The Big Macro-Brewers Just Don’t Get It…

This was brought to my attention by Stephen Beaumont’s World of Beer, as so many great beer tidbits are. This is yet another example of just how lost and ignorant that the big macro-breweries really are. You know these guys, the mass producers of commodity grade, barely has any flavor, yellow fizzy beer. Read more to get the details, but essentially whats up is that the VP of Moosehead has come forward exclaiming that despite the sunny weather, summer beer sales are down.

He continues on to explain that they way to sell beer is by offering something to people that they cant get from that same brand normally.. You know, like FLAVOR! Rather than flavor, Moosehead’s men and women in charge will offer free T-shirts in boxes of beer, or a $5 off coupon to entice consumers to buy their beer. That should convince people to buy the products that they no longer care to drink… right? Thankfully, it is more and more looking like the age of the watered down tasteless beer is coming to and end. Welcome to flavor country people!

As reported by CBC News, “Joel Levesque, Moosehead’s vice-president, said the demographic that drinks the most beer, New Brunswickers aged 19 to 25, is shrinking and despite sunny weather, summer sales are down. He said that had sparked a fierce competition among the big brewers. “You entice people to take your brand by offering something that they can’t get from their brand regularly, for example a T-shirt in the box or in this case, it’s $5 coupons,” he said. Levesque said there would be more discounts as major labels try to clear shelves by Labour Day.”

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3 Responses to The Big Macro-Brewers Just Don’t Get It…

  1. Joel Levesque says:

    I’d like to comment on your post if I may. The CBC clip you posted was only a small portion of my long discussion with the reporter. When I was referring to the practice of enticing consumers with freebies, I was talking about the practices of the large, multi-national brewers who control over 80% of beer sales in Canada. What I told the reporter was that when the big two start giving away $5 coupons,(or hats or shirts) small main-stream brewers like Moosehead are forced to respond in some way to maintain sales. Moosehead is still a private, family-owned business with less than 4% of the Canadian beer market. We will never be a giant brewer with the deep pockets of the big guys. We employ about 300 people at our brewery in New Brunswick and try very hard to be innovative and give our consumers both quality and value. We recognize that the Craft beer industry is very important to beer lovers and is producing some superb product. We admire greatly what the craft brewers are doing. In fact we invested in a craft brewer in Ontario a number of years ago. We have a hands-off approach with that brewer which morphed into Hop City a couple of years ago. Hop City has created two of the hottest craft brews in Ontario — Lawn Chair and Barking Squirrel — both of which have won major awards against some of the acknowledged craft leaders in Canada. In summary, our owners love great beer and are trying hard to do two things well: keep a 143-year old company viable against intense competition from the mass producers AND give the beer-loving public something to celebrate and enjoy. Thanks for your help in keeping beer issues front and centre. Cheers.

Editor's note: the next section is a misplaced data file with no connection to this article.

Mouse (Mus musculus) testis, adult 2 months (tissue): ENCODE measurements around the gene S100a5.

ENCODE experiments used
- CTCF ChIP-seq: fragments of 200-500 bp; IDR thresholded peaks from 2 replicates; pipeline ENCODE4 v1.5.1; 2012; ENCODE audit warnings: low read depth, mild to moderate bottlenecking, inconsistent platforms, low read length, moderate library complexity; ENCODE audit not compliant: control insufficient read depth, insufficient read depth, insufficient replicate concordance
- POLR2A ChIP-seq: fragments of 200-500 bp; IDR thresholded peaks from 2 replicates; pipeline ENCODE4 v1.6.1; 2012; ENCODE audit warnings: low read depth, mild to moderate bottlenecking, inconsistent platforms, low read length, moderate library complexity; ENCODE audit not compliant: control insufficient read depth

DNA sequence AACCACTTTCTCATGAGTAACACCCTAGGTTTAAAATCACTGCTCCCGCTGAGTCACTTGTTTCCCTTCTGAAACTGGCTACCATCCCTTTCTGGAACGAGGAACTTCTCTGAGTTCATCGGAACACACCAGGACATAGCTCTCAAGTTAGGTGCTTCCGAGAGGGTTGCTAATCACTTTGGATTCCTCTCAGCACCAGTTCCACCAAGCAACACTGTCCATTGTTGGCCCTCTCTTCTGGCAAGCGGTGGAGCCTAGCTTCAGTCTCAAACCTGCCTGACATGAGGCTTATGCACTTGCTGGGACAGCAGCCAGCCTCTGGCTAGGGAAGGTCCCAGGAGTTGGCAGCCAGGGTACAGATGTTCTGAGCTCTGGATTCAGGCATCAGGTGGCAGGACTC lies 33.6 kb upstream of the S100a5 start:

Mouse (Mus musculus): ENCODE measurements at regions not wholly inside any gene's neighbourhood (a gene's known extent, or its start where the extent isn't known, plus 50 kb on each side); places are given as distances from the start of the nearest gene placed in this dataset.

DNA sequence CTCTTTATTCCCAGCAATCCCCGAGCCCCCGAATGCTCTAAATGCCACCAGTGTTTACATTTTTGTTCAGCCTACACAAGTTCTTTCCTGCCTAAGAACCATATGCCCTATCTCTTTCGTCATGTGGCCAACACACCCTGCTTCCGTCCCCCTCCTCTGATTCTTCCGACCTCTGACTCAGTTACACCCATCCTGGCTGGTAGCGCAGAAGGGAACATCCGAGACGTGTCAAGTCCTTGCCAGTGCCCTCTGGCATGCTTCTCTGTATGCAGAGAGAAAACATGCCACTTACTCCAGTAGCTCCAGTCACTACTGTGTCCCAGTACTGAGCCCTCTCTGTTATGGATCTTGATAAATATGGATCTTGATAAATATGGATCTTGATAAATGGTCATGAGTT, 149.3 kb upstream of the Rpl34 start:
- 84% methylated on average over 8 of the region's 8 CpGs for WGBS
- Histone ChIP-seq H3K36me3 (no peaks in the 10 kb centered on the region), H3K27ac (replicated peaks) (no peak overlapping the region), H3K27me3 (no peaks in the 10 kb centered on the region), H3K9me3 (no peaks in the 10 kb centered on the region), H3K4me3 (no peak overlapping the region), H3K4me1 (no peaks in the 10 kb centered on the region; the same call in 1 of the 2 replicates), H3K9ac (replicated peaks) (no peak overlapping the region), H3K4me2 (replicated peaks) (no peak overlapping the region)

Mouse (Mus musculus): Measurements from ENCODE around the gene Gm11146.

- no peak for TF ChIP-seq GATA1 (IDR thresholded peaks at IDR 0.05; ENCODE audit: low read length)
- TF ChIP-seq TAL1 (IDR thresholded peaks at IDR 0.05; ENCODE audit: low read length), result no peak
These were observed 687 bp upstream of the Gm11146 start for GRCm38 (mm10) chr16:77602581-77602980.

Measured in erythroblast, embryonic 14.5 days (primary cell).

Joel Levesque, Moosehead Breweries

    • I appreciate your clarification Joel. So what is Moosehead doing then to attract consumers? Where do you believe the trends are? Beer sales seem to be following flavor, and leaving bland, lowest common denominator beers. What are your thoughts Joel?

      • Joel Levesque says:

        Steve: Sorry to take so long to get back to you — I was travelling and not checking blogs, etc. as diligently as I should have been. There really isn’t a single answer to your question but I’ll take a stab at giving you some insight into Moosehead’s strategic thinking at this time. First of all we, like you, think that many beer consumers are looking for something “better”. We’ve responded by teaming up with Boston Beer whose products (some of them, at least) we are now distributing across Canada. Our small sales team has managed to increase Sam Adams sales substantially in Canada this year. We are also taking steps to give both our loyal and new consumers some new craft beers. I mentioned Lawn Chair and Barking Squirrel in my original post. Our latest project is the creation of a new Moosehead Special Cask Ale that will be available exclusively at one of our key accounts. You are the first outside of Moosehead to get this news. On the other hand, we can’t lose sight of where most of our revenue comes from. And that, of course, is the everyday or weekend beer consumer who really doesn’t want anything out of the ordinary — just good quality mainstream lagers or ales that he or she has come to rely upon. As I indicated, to maintain our share of this market, we have to use some of the same tried and true marketing techniques that our giant competitors are using. But at the same time, we are trying to be innovative with our packaging, flavours, and with our direct communications and dialogue with consumers. In summary, expect some interesting innovation and some of what you’re used to from Moosehead. Thanks again for promoting beer and for asking our opinions. Cheers!

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